From W3C Wiki
Text tracks in HTML should be defined in a generic way, agnostic of a specific caption format.
A number of html elements (img, video, audio) point to content (images, videos and audio) in other resources (files); these resources have to be downloaded, decoded and displayed by the user agent as part of the web page. The format of these resources are not defined in the HTML5 specification, but rather in their relevant standards bodies, as these format are generally used in more than just a HTML5 context.
The same is true of the caption file that the track element (src attribute) points to; the WebVTT file format will be used in more than just the HTML5 context: http://lists.w3.org/Archives/Public/public-texttracks/2011Nov/0022.html http://lists.w3.org/Archives/Public/public-texttracks/2011Dec/0027.html
The HTML5 specification does not mandate, require or specify an image, video or audio format. This issue requests that the track element spec text likewise not mandate or specify the core functioning or rendering of a particular caption file format.
The HTML5 spec currently contains a large amount of normative text for WebVTT rendering behavior. This format is more fully specified elsewhere (http://www.w3.org/community/texttracks/) and is still under active development (See the amount of mail traffic in the group).
Additionally, the WebVTT file format will not be able to support all captioning scenarios in all solutions. Like images, various interoperable improvements for various scenarios will emerge, as they did with images (GIF, PNG, JPG have distinct use cases.)
It is therefore requested that the HTML5 specification should not mandate, require or specify a caption file format.
Move section 10.4.2.1 (WebVTT cue text rendering rules) to the W3C WebVTT specification.
Move section 10.4.2.2 to the W3C WebVTT specification.
Move section 10.4.2.3 to the W3C WebVTT specification.
Rewrite the accessibility note at 4.8.6 The video element:
In particular, this content is not intended to address accessibility concerns. To make video content accessible to the blind, deaf, and those with other physical or cognitive disabilities, a variety of features are available. Captions can be provided, either embedded in the video stream or as external files using the track element. Sign-language tracks can be provided, again either embedded in the video stream or by synchronizing multiple video elements using the mediagroup attribute or a MediaController object. Audio descriptions can be provided, either as a separate track embedded in the video stream, or a separate audio track in an audio element slaved to the same controller as the video element(s), or in text form using a caption file referenced using the track element and synthesized into speech by the user agent. Caption files can also be used to provide chapter titles. For users who would rather not use a media element at all, transcripts or other textual alternatives can be provided by simply linking to them in the prose near the video element.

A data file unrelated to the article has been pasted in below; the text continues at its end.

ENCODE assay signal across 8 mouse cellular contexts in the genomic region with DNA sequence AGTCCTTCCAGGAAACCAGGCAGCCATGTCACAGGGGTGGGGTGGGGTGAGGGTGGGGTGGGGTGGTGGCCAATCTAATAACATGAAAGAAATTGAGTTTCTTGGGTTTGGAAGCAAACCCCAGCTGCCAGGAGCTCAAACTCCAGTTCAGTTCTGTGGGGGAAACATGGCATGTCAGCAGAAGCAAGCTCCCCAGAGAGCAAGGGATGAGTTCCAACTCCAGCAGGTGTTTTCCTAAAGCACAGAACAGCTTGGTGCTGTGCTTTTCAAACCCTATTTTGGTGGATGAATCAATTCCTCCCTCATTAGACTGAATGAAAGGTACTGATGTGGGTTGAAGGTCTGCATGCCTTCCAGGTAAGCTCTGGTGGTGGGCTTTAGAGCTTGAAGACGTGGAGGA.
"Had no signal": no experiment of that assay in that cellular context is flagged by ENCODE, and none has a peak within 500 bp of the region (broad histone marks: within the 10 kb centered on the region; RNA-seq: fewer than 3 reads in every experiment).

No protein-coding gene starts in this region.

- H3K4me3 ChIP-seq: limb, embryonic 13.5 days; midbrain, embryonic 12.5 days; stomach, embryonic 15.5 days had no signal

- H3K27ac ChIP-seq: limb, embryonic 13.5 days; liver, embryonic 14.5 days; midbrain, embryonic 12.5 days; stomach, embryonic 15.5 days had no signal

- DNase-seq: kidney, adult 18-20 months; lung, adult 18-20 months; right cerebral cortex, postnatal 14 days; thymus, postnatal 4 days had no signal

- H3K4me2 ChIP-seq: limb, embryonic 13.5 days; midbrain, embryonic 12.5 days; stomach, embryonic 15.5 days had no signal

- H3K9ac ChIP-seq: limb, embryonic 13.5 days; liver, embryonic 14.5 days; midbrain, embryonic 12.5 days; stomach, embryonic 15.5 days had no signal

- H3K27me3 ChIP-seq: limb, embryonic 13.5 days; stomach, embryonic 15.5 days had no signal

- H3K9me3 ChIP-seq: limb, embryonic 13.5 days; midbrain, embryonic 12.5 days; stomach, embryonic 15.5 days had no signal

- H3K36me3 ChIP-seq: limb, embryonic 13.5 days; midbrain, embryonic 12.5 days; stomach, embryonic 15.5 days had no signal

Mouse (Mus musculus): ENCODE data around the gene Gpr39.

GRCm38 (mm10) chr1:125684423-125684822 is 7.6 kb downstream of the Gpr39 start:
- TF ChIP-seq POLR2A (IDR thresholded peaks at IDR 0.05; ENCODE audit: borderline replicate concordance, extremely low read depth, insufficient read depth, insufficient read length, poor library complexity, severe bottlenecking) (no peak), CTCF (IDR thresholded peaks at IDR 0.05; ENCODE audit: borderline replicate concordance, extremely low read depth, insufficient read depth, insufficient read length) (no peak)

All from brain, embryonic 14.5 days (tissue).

Rewrite the accessibility note at 4.8.7 The audio element
In particular, this content is not intended to address accessibility concerns. To make audio content accessible to the deaf or to those with other physical or cognitive disabilities, a variety of features are available. If captions or a sign language video are available, the video element can be used instead of the audio element to play the audio, allowing users to enable the visual alternatives. Chapter titles can be provided to aid navigation, using the track element and a caption file. And, naturally, transcripts or other textual alternatives can be provided by simply linking to them in the prose near the audio element.
WebVTT functionality and rendering is specified in the appropriate place.
This change enables continuing development of captioning scenarios and file format improvements
None identified. All implementers have already shipped or expressed support for WebVTT.
Conformance Classes Changes